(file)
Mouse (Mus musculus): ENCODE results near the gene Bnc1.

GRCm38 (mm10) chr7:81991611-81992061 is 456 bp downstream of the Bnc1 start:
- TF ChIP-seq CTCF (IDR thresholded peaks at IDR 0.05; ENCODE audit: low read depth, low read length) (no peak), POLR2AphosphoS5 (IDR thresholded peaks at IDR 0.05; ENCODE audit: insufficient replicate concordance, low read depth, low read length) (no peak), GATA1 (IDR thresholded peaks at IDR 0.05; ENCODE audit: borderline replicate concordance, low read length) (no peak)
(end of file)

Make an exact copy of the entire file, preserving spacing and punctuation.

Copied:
Mouse (Mus musculus): ENCODE results near the gene Bnc1.

GRCm38 (mm10) chr7:81991611-81992061 is 456 bp downstream of the Bnc1 start:
- TF ChIP-seq CTCF (IDR thresholded peaks at IDR 0.05; ENCODE audit: low read depth, low read length) (no peak), POLR2AphosphoS5 (IDR thresholded peaks at IDR 0.05; ENCODE audit: insufficient replicate concordance, low read depth, low read length) (no peak), GATA1 (IDR thresholded peaks at IDR 0.05; ENCODE audit: borderline replicate concordance, low read length) (no peak)